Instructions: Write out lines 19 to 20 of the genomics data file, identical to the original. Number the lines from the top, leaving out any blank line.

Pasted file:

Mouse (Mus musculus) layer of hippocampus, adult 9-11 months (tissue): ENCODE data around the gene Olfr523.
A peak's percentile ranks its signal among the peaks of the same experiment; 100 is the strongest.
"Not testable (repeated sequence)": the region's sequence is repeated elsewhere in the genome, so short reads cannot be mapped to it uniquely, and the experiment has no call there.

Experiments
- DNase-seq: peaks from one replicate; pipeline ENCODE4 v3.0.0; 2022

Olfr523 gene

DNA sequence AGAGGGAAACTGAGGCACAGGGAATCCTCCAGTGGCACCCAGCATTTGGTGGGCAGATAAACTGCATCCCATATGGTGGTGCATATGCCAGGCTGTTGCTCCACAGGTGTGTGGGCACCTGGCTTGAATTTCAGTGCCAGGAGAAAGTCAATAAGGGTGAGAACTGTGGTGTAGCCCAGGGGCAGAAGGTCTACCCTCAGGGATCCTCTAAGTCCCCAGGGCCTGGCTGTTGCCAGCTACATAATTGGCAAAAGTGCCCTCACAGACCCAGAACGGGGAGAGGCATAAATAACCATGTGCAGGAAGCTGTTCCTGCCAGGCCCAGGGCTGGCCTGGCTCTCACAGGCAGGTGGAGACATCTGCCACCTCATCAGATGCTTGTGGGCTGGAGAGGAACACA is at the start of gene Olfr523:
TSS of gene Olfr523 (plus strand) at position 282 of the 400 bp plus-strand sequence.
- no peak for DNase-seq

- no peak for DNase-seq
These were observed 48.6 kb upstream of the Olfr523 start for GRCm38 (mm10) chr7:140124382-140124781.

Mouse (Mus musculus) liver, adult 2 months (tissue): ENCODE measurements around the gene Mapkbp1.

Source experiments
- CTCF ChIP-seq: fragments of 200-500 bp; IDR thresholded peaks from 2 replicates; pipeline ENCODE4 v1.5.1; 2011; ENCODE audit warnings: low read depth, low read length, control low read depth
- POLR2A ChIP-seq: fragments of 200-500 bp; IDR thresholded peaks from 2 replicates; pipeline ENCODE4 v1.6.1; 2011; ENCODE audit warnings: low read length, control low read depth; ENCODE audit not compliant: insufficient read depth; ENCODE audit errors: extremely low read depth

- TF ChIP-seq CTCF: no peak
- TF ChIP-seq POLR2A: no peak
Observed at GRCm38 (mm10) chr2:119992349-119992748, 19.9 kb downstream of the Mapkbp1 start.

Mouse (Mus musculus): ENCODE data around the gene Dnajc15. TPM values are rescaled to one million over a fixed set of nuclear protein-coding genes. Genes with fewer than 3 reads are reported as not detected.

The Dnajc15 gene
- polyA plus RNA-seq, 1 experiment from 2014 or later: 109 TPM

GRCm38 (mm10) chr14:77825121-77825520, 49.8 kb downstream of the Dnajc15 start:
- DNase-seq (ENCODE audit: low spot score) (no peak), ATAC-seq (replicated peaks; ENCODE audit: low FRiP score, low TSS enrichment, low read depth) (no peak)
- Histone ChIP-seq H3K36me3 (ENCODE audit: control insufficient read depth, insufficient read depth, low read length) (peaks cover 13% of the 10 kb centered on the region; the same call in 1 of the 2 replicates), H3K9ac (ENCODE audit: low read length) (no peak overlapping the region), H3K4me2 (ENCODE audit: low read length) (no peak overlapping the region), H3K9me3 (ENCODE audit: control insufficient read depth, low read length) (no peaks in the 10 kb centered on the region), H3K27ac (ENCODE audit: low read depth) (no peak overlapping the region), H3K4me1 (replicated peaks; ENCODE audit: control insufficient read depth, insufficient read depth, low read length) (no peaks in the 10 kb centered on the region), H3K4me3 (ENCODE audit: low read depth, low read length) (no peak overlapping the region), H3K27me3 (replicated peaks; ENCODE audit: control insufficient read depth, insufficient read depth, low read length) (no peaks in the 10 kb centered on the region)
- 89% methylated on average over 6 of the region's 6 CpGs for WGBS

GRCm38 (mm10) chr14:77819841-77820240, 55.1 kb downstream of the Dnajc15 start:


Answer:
Mouse (Mus musculus): ENCODE data around the gene Dnajc15. TPM values are rescaled to one million over a fixed set of nuclear protein-coding genes. Genes with fewer than 3 reads are reported as not detected.

The Dnajc15 gene